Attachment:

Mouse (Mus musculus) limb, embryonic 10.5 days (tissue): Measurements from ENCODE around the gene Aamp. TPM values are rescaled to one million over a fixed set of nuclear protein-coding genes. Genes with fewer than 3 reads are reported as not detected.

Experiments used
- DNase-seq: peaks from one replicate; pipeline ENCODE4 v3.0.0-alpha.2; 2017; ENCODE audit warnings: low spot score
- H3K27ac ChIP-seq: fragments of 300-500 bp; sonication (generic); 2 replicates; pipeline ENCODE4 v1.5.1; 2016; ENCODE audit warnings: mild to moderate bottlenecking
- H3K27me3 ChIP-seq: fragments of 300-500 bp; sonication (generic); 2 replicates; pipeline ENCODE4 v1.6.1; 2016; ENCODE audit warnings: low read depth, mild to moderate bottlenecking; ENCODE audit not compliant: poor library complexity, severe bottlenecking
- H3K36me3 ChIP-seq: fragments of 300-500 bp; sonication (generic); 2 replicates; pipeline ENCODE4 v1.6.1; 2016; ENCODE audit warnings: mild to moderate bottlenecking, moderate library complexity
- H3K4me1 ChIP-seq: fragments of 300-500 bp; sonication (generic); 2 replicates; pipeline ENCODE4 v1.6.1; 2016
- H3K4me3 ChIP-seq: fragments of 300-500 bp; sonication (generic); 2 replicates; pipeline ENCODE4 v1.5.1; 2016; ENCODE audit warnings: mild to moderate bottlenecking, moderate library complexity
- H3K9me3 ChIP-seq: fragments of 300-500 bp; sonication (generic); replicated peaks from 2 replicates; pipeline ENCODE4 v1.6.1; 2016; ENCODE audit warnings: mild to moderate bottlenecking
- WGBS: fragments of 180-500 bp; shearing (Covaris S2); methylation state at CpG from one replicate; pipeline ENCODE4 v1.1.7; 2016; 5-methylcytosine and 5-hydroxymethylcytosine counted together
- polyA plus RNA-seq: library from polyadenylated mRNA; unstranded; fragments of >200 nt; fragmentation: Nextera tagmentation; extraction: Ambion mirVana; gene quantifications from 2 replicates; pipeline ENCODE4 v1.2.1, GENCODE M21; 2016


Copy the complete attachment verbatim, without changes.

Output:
Mouse (Mus musculus) limb, embryonic 10.5 days (tissue): Measurements from ENCODE around the gene Aamp. TPM values are rescaled to one million over a fixed set of nuclear protein-coding genes. Genes with fewer than 3 reads are reported as not detected.

Experiments used
- DNase-seq: peaks from one replicate; pipeline ENCODE4 v3.0.0-alpha.2; 2017; ENCODE audit warnings: low spot score
- H3K27ac ChIP-seq: fragments of 300-500 bp; sonication (generic); 2 replicates; pipeline ENCODE4 v1.5.1; 2016; ENCODE audit warnings: mild to moderate bottlenecking
- H3K27me3 ChIP-seq: fragments of 300-500 bp; sonication (generic); 2 replicates; pipeline ENCODE4 v1.6.1; 2016; ENCODE audit warnings: low read depth, mild to moderate bottlenecking; ENCODE audit not compliant: poor library complexity, severe bottlenecking
- H3K36me3 ChIP-seq: fragments of 300-500 bp; sonication (generic); 2 replicates; pipeline ENCODE4 v1.6.1; 2016; ENCODE audit warnings: mild to moderate bottlenecking, moderate library complexity
- H3K4me1 ChIP-seq: fragments of 300-500 bp; sonication (generic); 2 replicates; pipeline ENCODE4 v1.6.1; 2016
- H3K4me3 ChIP-seq: fragments of 300-500 bp; sonication (generic); 2 replicates; pipeline ENCODE4 v1.5.1; 2016; ENCODE audit warnings: mild to moderate bottlenecking, moderate library complexity
- H3K9me3 ChIP-seq: fragments of 300-500 bp; sonication (generic); replicated peaks from 2 replicates; pipeline ENCODE4 v1.6.1; 2016; ENCODE audit warnings: mild to moderate bottlenecking
- WGBS: fragments of 180-500 bp; shearing (Covaris S2); methylation state at CpG from one replicate; pipeline ENCODE4 v1.1.7; 2016; 5-methylcytosine and 5-hydroxymethylcytosine counted together
- polyA plus RNA-seq: library from polyadenylated mRNA; unstranded; fragments of >200 nt; fragmentation: Nextera tagmentation; extraction: Ambion mirVana; gene quantifications from 2 replicates; pipeline ENCODE4 v1.2.1, GENCODE M21; 2016